Nov 24, 2020

Rep. Acosta explains vote to reject ABS-CBN franchise

Overall, he said that he considered the issues raised against the network on their merits and at the end concluded that the network committed violations on its franchise.

Image by patrickroque001 through Wikipedia.

(UPDATED) Rep. Gil Acosta Jr. spoke with Palawan News on Saturday to explain his vote to reject the granting of a 25-year franchise by Congress to network giant ABS-CBN.

Overall, he said that he considered the issues raised against the network on their merits and at the end concluded that the network committed violations on its franchise.

Acosta was one of 70 congressmen who affirmed the recommendation of a 3-man Technical Working Group (TWG) to reject the company’s franchise application.

“Kung ako lang I would have voted to renew their franchise pero hindi po natin puwedeng pairalin ang personal na kagustuhan natin dahil may mga violations talaga,” Acosta said.

Acosta expounded his views on some of the key issues discussed during the franchise hearings.

 

On the citizenship issue of Eugenio Lopez III

Acosta said his initial view was that the head of ABS-CBN being a dual citizen (Filipino and American) is allowed under the law to have ownership of a media entity. He added, however, that he realized during the deliberations that there is a “conflict” in the case of Lopez also being an American.

“During the earlier hearings, I had the impression that this was not actually an issue dahil sa batas ay pinapagayan ang dual citizen. Pero during the trials saka ko lang na-realize na baka nga mayroong conflict,” he added.

“There is an intent (in the Constitution) to completely detach mass media from foreigners although dual citizen is allowed versus dual allegiance. But hindi nito naalis ang fact na mayroong question at pagkalito,” Acosta said.

On ABS-CBN’s issuance and sale of Philippine Deposit Receipts (PDR) to foreigners, Acosta said this was a case against the network. He concluded that the practice made it possible for foreigners to gain control of ABS-CBN.

He noted that while SEC ruled the network’s PDRs as legal, the matter is not yet resolved in the courts.

“Remember may nakabinbin ngayon sa CA na wala pang definitive interpretation ang SC tungkol sa provision dito,” he said.

“Patungkol dito, it seems to show na baka magkaroon ng foreign influence,” Acosta said.

 

On the transfer of assets to ABS-CBN

Acosta observed that the transfer of ABS-CBN to the Lopezes following the EDSA revolution did not go through legal or valid processes, specifically that the return of the property to the Lopez family did not go through the Asset Privatization Trust (APT).

“Allegedly isa ang ABS-CBN sa natatanging corporation na hindi dumaan doon sa proseso ng asset privatization trust,” Acosta said.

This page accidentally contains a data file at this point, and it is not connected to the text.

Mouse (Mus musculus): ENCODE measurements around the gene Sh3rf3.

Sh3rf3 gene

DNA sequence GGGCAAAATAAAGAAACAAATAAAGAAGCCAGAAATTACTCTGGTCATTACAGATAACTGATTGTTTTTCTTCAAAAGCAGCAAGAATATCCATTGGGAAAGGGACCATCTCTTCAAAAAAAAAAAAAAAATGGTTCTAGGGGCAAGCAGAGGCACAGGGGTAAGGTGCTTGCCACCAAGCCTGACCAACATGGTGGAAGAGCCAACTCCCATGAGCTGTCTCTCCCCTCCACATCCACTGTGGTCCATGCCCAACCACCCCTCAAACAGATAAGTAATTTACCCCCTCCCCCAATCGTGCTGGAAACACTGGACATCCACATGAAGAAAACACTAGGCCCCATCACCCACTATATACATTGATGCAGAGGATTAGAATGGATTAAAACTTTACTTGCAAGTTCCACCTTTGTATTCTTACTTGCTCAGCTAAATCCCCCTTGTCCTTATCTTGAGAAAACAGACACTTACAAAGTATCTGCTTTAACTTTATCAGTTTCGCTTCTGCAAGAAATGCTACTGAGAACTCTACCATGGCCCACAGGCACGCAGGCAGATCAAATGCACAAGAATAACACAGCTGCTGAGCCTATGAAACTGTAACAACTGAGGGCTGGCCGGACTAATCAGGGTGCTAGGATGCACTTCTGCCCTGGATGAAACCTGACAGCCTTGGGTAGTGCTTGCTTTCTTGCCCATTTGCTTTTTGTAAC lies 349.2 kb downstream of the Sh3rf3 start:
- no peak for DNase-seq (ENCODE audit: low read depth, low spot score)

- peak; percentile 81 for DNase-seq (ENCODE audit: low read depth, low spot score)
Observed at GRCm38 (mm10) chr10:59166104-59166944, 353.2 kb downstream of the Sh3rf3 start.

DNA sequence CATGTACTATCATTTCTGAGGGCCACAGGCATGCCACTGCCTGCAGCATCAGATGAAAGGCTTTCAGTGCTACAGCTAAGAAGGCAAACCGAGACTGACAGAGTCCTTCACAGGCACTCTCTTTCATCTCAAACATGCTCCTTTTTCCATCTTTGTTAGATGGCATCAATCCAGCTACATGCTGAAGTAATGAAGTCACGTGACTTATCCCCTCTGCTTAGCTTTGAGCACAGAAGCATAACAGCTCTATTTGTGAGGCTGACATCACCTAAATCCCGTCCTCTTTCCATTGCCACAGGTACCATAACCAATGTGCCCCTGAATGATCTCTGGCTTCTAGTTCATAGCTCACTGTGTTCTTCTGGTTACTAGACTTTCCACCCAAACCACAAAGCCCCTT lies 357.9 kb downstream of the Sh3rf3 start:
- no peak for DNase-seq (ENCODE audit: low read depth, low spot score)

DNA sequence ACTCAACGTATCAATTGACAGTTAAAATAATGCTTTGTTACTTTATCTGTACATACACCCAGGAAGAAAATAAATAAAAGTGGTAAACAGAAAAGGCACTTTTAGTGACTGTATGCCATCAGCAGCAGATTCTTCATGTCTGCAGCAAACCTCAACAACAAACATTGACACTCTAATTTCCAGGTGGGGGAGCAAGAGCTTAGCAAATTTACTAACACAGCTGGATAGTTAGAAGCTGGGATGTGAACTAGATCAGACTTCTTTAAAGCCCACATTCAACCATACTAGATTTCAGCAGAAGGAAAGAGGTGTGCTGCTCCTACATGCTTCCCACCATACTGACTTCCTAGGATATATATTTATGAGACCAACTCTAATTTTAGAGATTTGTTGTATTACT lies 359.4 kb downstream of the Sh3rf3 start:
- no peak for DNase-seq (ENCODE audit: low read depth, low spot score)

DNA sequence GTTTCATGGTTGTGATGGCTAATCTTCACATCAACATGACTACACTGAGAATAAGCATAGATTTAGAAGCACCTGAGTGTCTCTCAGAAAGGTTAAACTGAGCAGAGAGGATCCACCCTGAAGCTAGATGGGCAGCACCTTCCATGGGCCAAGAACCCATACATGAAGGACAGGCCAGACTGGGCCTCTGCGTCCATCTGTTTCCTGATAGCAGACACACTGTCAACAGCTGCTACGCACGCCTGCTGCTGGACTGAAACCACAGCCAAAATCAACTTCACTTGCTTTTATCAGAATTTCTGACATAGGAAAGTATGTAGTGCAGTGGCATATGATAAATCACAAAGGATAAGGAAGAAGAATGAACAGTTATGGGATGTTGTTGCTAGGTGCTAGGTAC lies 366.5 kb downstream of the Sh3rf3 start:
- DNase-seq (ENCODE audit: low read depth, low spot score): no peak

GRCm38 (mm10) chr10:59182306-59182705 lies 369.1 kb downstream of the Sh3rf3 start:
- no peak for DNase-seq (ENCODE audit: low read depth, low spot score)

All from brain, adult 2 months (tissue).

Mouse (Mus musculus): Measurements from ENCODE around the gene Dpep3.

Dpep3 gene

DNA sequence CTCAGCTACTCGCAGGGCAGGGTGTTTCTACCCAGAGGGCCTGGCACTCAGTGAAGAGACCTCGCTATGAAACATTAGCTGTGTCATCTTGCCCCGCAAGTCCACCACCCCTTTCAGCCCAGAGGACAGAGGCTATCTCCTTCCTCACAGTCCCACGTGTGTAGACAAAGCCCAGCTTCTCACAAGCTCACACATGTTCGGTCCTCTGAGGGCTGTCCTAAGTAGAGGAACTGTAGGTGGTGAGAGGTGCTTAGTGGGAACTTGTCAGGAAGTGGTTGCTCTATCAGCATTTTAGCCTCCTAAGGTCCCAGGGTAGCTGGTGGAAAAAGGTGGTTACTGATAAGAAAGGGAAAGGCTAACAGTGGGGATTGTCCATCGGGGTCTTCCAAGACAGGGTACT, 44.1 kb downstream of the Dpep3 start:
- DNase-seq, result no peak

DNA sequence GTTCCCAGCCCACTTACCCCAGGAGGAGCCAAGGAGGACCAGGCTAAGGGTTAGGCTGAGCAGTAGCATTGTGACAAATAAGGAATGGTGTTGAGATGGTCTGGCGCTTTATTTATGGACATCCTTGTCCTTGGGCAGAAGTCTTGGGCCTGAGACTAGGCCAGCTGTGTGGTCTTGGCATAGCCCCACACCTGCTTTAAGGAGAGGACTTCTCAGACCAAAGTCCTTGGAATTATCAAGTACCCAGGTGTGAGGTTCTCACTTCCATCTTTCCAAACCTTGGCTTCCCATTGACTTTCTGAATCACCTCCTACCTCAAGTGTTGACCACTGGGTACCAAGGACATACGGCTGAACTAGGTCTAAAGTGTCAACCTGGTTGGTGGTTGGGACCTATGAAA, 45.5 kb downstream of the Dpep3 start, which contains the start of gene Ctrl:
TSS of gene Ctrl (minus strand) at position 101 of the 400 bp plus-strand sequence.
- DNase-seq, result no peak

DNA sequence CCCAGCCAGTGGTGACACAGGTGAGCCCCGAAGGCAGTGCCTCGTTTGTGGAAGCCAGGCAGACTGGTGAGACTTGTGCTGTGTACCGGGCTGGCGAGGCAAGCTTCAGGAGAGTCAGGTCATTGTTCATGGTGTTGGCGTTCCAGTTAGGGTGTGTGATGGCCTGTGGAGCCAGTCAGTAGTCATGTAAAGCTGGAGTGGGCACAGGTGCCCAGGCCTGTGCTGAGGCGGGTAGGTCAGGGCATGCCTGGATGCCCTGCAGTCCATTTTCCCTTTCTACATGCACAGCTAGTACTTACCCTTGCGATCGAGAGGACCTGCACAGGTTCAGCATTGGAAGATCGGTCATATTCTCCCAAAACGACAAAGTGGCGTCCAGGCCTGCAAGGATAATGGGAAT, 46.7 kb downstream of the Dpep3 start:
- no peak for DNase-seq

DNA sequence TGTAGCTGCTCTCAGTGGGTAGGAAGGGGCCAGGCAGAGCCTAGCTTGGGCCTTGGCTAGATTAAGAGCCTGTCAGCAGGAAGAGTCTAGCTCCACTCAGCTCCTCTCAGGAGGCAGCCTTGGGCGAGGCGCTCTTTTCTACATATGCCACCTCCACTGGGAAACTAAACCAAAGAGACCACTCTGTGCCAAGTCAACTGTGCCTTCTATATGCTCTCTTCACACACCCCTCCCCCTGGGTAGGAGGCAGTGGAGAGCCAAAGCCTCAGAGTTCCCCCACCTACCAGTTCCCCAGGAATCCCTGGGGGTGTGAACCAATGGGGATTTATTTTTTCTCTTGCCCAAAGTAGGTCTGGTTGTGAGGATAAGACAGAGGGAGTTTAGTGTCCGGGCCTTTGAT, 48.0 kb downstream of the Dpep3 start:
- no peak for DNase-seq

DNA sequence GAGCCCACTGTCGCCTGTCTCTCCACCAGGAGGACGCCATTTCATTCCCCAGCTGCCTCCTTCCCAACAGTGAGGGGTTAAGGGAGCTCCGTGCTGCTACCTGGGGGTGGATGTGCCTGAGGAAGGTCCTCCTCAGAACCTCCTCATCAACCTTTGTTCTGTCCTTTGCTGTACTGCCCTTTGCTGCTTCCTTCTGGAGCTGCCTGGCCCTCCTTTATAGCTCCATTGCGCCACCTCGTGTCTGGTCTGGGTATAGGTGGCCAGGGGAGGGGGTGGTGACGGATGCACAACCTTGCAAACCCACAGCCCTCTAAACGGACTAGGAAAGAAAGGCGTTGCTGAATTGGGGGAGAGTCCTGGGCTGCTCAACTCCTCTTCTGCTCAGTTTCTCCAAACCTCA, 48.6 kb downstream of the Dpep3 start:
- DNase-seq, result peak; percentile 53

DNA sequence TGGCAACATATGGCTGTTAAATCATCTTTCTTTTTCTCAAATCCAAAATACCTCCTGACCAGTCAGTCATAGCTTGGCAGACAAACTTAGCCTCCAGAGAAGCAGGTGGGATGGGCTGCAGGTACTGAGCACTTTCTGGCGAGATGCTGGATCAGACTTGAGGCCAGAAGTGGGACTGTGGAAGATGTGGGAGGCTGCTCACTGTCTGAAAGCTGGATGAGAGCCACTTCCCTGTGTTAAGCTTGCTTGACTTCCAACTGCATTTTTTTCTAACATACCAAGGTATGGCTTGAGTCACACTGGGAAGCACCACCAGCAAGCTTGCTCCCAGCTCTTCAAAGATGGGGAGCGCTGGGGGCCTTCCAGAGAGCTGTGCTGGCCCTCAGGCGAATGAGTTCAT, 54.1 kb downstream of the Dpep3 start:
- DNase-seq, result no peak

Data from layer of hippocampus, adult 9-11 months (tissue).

“But this is not a big issue for me,” he added.

 

Use of dummy company

On TWG’s findings of ABS-CBN having used a dummy corporation, Rep. Acosta said that ABS-CBN used ABS-CBN Convergence to air its programs.

“Kasi kapag nag-dummy corporation ka, tinago mo yong corporation sa isang corporation. Ito hindi, kung baga si ABS-CBN Convergence, siya yong nag-ere noong mga programs. Hindi naman siya ang franchise holder, ang franchise holder yong ABS-CBN Corp. Yong violation niya, nag-ere siya without the franchise,” he said.

 

Labor issues

Acosta observed that ABS-CBN violated labor laws on the regularization of employees.

“Kung hindi ako nagkakamali ay 2,000 out of 11,000 employees lang ang regular,” Acosta said.

 

Tax avoidance

On the allegation that ABS-CBN had not been paying correct taxes to the government, Acosta noted that what the company was doing was “tax avoidance”, but added this was not “ethical”.

“As a lawyer, it is tax avoidance vs. tax evasion. Although in the Philippines, tax avoidance per se is legal. But again, sinasabi natin na ang franchise ay privilege pa rin. Tinitingnan natin na legal ang tax avoidance but is it ethical na makakatulong ba?” he said.

He also claimed there were “discrepancies” in the tax payments of the network.

“Dito rin kasi ay may nakita na mga discrepancies sa mga taxes that were filed by the network,” he said.

 

Not the end

Acosta concluded his explanation saying that their decision is not an end to the network, stating that they can still file a motion for reconsideration at the committee level or file a new House bill through any congressman.

He insisted that the House vote against the franchise was not politically motivated.

“Mali lang siguro ang naging timing kasi pandemic at libo-libo ang empleyado nila. Lagi kong sinasabi na hindi pa naman nila katapusan. There are remedies na puwede nilang gawin basta maayos nila ang mga issues at naging problema na naging basehan ng committee para i-deny ang franchise nila,” Acosta said.

“Ang franchise ay hindi demandable right it is mere privilege at dapat itong tingnan ng kongreso kung dapat ibigay,” he said.

 

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